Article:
Joining Paquet as a new deputy will be Estonian Signe Ratso, who is coming into DG Research from DG Trade. She is to replace another top manager in the directorate, Jack Metthey (Smits proposed that Metthey stay on until the summer to aid the transition).
Taking over FP9
Smits will be handing Paquet a proposal for Horizon 2020’s successor, Framework Programme 9, that he says is “80 per cent ready”. The priorities and instruments are mostly in place, although the remaining work involves forging agreement on the size of the budget and allocation of the funds.
Being Brussels, this is expected to be a complicated and lengthy affair, but Smits says he’s confident that the end result will be “a big increase in research spending” – a popular target floated by the European Parliament is €120 billion, up from €77 billion for the current seven-year plan. Spending for regional and agricultural projects today soaks up almost 70 per cent of money from the EU common pot.
Smits is placing a lot of faith in the persuasion powers of EU budget commissioner Günther Oettinger, who has made enthusiastic appeals for more research spending. “If there’s one person who can do deliver, it’s him,” Smits said.
FP9 will see a lot of continuity, Smits said, although there will be a new European Innovation Council and a new focus on mission-driven innovation. Efforts to “spread excellence” – or as Smits prefers to call it, funding to “strengthen the European Research Area” – will get more money than in Horizon 2020, Smits believes.
The Commission currently spends about one per cent of the Horizon 2020 on initiatives such as ‘teaming’ and ‘twinning’, which aim at enhancing the science capacity of Europe's poorest regions.
With the EU research budget swelling to never-seen-before heights during his watch, the verdict on Smits’ legacy is likely to be a positive one. But does he feel there is any unfinished business?
He says he would have liked to have discovered more about how the new EU defence programme will work, and to be around to see the next round of budget negotiations with the Parliament begin to play out. His advice to Oettinger, who wants a legislative agreement before the end of the current Parliament next year, is to get buy-in from MEPs as soon as he can, or risk seeing talks slide into 18-20 months again.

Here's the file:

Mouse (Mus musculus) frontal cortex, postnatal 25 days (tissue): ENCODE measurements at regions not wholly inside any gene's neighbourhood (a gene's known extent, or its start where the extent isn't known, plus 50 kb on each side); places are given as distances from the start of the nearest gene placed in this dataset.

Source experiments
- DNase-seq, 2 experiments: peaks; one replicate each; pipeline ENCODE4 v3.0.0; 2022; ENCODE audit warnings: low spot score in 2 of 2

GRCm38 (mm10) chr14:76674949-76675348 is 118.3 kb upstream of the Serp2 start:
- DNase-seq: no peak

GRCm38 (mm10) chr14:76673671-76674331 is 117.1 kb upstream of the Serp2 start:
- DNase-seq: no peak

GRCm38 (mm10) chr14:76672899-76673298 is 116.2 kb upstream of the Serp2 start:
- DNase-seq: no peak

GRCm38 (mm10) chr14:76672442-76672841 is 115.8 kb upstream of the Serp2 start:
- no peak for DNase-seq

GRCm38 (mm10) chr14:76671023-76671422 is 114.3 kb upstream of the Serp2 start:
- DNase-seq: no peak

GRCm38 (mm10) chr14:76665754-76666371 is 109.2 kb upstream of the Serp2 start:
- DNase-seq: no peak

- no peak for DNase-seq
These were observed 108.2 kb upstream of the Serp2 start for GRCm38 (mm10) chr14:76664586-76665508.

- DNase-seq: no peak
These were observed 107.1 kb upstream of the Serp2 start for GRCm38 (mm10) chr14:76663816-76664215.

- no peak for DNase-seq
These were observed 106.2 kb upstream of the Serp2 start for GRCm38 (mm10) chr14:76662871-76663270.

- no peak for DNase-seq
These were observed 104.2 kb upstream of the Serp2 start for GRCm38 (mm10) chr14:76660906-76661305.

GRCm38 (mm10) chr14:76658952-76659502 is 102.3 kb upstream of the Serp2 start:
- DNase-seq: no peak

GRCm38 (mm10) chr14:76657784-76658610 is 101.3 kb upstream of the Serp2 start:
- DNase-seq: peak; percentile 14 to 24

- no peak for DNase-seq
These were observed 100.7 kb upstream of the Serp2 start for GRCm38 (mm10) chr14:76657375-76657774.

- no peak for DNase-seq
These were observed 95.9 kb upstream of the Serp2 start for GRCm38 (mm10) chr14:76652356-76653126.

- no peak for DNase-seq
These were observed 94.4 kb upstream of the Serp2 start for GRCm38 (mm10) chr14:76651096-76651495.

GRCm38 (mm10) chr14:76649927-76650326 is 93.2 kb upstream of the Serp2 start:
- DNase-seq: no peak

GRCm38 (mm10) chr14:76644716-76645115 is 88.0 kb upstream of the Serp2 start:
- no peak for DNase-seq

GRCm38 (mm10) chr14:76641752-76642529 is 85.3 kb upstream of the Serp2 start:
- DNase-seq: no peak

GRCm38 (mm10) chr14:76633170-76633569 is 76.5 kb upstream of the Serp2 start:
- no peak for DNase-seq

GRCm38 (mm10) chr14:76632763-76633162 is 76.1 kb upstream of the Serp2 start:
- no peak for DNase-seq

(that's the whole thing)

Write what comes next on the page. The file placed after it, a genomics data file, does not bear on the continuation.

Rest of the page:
It’s not yet clear where a proposal by Emmanuel Macron to create a Europe-wide innovation agency will lead, but Smits says he’s hopeful the French President will back Moedas’ plan to create the European Innovation Council. Last September Macron proposed creating a new European Agency for Disruptive Innovation – but as an inter-governmental, non-Commission agency. In response, Moedas argued to keep it inside the Commission.
“We can’t have an intergovernmental innovation agency – it needs to be a community initiative,” agreed Smits. “Let’s hope President Macron will accept what we’ve been offering.”
How the Brexit talks will pan out is another uncertainty, but Smits says that he can’t imagine a future where the UK and EU don’t work closely together. The country will remain highly influential on all things science, he said: “You always listen to and work with the ones that are good.”
Elixir of life
Smits pictures himself eventually going to work in a research organisation or foundation – and he is open about his intention, after he finishes the open-access work, to look for new job opportunities possibly outside the Commission. But for now, there’s little sense that he can ever fully check out of EU research.
On the table beside him, as he speaks with Science|Business, is the latest copy of China Daily, which leads with a story on the country’s $279 billion investment in research and development in 2017. “We need to keep up with the rest of the world,” Smits implored.
The Dutchman’s final days in office have seen a flurry of phone calls and emails from current and former science leaders to wish him well, and a handful of media appearances. “At the end of it all, it’s about the people I got to meet,” he said, listing science luminaries like Rolf-Dieter Heuer, former CERN Director-General, and Sir Paul Nurse, President of the Royal Society: people he now counts as good friends.
During his tenure, Smits says he has kept a close eye on several research projects in particular. The European Holocaust Research Infrastructure, a collection of archival research, is an extremely important initiative, he said. He also closely followed research on Alzheimer’s disease. “You see, I wasn’t just one of these faceless bureaucrats,” he said.
One of his final tasks, before a planned dinner with Paquet, will be to empty a cabinet in his office containing numerous gifts and awards received over the past eight years.
One item in particular catches the eye: a mace adorned with spikes, mounted on a plaque. Smits was presented this scary-looking gift during a visit to Moldova. “My first thought was: how am I going to get this back through customs?” he said.
With a happy nostalgia, Smits recalls how, on the same trip, he was invited into a lab to taste a mysterious elixir, which a scientist promised would grant eternal life. After some encouragement, he took two bitter-tasting gulps.
Does he feel the potion worked? “Well, I’m still here!” Smits replied.